In one sense Boris Johnson is just one of the very many people currently suffering, grievously so, from the terrible disease of Covid-19. Many others are on intensive care wards just like he; they too have families and loved ones. They too deserve best wishes and prayers for a speedy recovery - and they have them, gladly given.
Does the prime minister's case deserve special treatment? Yes, simply because of the position he holds.
It seems obvious that his fate is, to some extent at any rate, inextricably tied to that of the nation, and therefore to many other lives too. The decisions he takes, and the leadership he offers, are vital.
In our present set-up, the role he fulfils is not easily replaced by an acting stand-in. It feels unsatisfactory because it is. It is thus a dangerous moment for all of us. It would be much better all round if Johnson did indeed make that quick return to work. It would be a happy day.
It would also be a happy day for his family and specially his pregnant fiancee Carrie Symonds, who is sometimes overlooked. Feeling some sympathy for them doesn’t turn you into a Conservative, and nor does it mean you feel any less compassion for the bus drivers, the homeless or the care home workers who also need oxygen at St Thomas' Hospital.
Common humanity is not a zero sum game. You have to be pretty warped to be like the Twitter user I noticed who suggested they stick “DNR” on Johnson’s bed. But that's how toxic social media can be - or, rather, how vindictive some people can be.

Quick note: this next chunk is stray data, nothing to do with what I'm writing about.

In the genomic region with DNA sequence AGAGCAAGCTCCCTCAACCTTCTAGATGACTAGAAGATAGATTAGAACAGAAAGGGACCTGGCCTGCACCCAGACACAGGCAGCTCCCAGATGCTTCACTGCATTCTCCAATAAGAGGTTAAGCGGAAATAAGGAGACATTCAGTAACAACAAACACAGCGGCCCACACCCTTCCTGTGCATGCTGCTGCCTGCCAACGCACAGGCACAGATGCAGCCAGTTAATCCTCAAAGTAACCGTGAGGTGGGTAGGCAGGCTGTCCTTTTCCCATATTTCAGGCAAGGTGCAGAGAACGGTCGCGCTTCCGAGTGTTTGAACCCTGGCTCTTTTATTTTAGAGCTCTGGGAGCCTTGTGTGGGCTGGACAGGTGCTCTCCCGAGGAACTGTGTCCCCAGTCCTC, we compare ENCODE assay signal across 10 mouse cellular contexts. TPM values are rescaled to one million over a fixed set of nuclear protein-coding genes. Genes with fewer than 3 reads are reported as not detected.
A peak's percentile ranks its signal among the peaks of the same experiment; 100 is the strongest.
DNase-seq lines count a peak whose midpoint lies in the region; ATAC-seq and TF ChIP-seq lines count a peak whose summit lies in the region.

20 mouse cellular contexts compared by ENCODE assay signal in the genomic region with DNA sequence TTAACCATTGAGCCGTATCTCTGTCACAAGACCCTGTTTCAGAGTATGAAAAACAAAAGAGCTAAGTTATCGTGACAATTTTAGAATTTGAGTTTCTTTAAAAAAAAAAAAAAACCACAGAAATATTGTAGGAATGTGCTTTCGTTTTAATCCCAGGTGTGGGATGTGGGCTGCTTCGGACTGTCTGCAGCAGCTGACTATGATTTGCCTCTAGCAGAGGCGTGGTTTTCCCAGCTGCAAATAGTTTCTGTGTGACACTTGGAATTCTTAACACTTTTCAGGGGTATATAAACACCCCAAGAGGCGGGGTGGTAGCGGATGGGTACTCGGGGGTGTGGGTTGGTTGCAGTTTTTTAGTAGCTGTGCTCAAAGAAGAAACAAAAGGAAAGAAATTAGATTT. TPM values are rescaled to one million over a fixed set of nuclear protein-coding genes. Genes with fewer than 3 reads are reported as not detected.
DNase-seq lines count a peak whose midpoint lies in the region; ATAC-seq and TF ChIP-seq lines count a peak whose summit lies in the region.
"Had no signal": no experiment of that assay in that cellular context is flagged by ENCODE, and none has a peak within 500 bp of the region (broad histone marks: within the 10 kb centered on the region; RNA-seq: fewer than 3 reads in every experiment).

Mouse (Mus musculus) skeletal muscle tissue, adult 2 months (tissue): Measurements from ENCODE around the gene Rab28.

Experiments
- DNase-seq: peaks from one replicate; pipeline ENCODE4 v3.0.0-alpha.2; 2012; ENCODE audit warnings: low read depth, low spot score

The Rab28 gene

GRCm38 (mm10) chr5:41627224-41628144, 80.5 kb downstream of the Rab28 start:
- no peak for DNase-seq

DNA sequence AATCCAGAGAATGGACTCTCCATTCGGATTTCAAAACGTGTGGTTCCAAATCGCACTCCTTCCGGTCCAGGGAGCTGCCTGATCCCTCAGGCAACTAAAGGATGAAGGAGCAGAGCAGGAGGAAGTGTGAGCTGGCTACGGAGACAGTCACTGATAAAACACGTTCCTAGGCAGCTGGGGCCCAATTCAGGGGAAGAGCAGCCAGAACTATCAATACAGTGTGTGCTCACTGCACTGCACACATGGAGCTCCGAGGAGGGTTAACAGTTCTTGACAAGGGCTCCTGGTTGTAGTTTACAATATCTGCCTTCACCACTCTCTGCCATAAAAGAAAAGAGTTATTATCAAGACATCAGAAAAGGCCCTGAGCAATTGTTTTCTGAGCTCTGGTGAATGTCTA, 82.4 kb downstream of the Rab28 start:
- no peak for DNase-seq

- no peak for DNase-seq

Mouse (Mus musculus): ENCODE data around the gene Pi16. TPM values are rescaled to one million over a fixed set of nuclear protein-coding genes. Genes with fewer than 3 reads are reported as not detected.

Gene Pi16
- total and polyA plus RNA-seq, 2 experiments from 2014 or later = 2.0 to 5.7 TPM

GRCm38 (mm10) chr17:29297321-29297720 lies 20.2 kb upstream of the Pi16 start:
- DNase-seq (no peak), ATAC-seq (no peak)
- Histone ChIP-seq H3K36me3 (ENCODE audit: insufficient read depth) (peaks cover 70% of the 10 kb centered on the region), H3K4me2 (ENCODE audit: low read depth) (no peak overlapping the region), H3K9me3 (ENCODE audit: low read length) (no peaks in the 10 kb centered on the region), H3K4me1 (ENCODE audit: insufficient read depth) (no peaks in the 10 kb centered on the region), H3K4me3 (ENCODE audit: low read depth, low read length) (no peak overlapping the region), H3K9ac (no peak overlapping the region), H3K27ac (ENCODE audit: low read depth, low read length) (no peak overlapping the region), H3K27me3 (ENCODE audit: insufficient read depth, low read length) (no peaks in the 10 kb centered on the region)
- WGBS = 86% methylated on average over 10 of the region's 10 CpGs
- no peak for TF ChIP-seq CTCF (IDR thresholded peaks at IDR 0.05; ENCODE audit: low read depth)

That is not to say we shouldn’t criticise what Johnson does, or not find fault with things that should go better. That’s the job of politicians, the media and the voters. It’s democracy, and it need not be suspended by any war.
Good policy making comes from debate and argument and disclosed facts. It is not “helpful” or “constructive” for journalists to ignore shortages of vital equipment or forget about whether the lock down arrived too late or if it is now going on for too long.
Supporting the government and acknowledging the hard work of ministers and officials is not the same as agreeing with everything they do in the name of national unity. That is why we have the concept of Her Majesty’s Loyal Opposition.
That is why we want Boris Johnson back in good health: so we can feel free to variously love, hate, praise, insult and berate him. And, rightly, we can’t do any of that now.
Get well soon, Boris; we miss you.
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